This edition of Reading Expert connects several of the high-leverage practices in special education with the IDA’s definition of structured literacy. Although structured literacy is an approach to teach children with reading difficulties and dyslexia who may be receiving special education services, many experts, including Spear-Swerling (2018) and CORE consultants advocate for this approach to be taught in all general education classrooms to prevent reading difficulties in the first place.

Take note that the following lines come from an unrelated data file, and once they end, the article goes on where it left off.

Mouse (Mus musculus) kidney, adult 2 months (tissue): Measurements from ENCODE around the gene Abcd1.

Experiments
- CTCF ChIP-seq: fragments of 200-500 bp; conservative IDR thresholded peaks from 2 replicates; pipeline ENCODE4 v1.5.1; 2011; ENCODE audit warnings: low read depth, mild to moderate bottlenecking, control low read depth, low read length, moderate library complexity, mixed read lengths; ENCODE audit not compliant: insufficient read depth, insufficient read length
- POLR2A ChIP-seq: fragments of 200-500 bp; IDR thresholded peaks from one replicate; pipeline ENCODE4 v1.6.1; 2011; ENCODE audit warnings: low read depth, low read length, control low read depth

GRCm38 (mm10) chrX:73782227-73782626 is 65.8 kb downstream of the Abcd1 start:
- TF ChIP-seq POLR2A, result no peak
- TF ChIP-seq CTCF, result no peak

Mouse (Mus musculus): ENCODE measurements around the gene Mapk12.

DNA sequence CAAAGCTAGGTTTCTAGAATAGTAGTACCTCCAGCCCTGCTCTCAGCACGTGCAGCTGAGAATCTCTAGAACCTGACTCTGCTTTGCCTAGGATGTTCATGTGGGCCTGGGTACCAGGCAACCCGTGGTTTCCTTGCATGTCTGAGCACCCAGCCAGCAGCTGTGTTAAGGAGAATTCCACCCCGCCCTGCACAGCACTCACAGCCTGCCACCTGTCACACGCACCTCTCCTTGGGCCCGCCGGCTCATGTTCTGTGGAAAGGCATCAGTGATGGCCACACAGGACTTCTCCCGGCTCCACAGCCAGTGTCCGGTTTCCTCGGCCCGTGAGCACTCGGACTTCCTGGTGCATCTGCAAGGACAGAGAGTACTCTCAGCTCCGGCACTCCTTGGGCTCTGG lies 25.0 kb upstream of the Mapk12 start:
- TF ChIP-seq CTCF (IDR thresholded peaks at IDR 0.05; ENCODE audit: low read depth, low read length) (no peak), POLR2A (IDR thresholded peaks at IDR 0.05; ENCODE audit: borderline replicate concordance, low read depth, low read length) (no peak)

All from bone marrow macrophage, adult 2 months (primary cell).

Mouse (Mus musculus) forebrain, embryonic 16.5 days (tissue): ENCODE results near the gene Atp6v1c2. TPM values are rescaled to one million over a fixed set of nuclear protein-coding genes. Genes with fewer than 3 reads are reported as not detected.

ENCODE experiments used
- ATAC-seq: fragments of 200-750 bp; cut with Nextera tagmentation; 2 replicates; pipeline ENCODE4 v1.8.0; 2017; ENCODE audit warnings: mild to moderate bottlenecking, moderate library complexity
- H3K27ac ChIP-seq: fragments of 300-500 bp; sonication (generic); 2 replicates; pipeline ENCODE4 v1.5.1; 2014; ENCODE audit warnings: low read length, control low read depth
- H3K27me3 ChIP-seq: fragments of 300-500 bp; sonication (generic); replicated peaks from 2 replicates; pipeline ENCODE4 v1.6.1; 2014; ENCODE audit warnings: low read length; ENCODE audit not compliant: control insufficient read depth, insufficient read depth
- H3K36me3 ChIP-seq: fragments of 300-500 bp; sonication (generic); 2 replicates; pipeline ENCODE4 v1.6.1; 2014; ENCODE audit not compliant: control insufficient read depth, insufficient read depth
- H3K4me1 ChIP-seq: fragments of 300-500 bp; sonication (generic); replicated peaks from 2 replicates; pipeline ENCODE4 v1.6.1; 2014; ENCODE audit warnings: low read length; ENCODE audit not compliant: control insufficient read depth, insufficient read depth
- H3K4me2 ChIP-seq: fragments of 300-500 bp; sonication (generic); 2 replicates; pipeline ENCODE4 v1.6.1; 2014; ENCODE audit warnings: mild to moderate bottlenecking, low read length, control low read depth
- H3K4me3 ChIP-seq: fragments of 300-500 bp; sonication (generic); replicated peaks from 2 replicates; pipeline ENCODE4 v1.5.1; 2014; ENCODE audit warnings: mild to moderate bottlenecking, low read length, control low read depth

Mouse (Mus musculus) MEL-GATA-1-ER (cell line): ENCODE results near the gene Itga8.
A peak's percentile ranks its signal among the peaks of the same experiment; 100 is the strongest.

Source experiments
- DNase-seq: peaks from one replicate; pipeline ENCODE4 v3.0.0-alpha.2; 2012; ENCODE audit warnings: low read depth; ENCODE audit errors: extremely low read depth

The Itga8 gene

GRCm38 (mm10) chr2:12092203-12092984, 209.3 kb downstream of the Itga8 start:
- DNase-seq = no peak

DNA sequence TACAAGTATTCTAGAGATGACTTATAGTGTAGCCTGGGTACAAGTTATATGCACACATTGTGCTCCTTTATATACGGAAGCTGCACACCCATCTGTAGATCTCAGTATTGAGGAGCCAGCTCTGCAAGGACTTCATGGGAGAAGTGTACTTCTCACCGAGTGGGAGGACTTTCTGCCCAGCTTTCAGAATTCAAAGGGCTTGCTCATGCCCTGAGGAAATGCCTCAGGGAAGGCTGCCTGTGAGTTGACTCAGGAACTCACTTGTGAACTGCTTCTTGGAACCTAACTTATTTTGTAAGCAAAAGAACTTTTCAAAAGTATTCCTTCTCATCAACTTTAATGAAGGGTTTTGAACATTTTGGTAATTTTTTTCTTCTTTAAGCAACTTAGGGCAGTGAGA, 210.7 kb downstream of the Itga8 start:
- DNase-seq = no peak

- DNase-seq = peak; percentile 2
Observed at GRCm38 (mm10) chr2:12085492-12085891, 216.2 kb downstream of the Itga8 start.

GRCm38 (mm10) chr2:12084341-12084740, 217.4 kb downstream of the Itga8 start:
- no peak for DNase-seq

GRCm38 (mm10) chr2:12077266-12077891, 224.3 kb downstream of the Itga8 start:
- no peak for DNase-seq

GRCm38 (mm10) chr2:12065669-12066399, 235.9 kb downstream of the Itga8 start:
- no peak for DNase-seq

Hattie, J. (2009). Visible learning: A synthesis of over 800 meta-analyses relating to achievement. London: Routledge.
McLeskey, J., Barringer, M-D., Billingsley, B., Brownell, M., Jackson, D., Kennedy, M., Lewis, T., Maheady, L., Rodriguez, J., Scheeler, M. C., Winn, J., & Ziegler, D. (2017). High-leverage practices in special education. Arlington, VA: Council for Exceptional Children & CEEDAR Center.
Spear-Swerling, L. (in press). Structured literacy and typical literacy practices: Understanding differences to create instructional opportunities. Teaching Exceptional Children. https://doi.org/10.1177/0040059917750160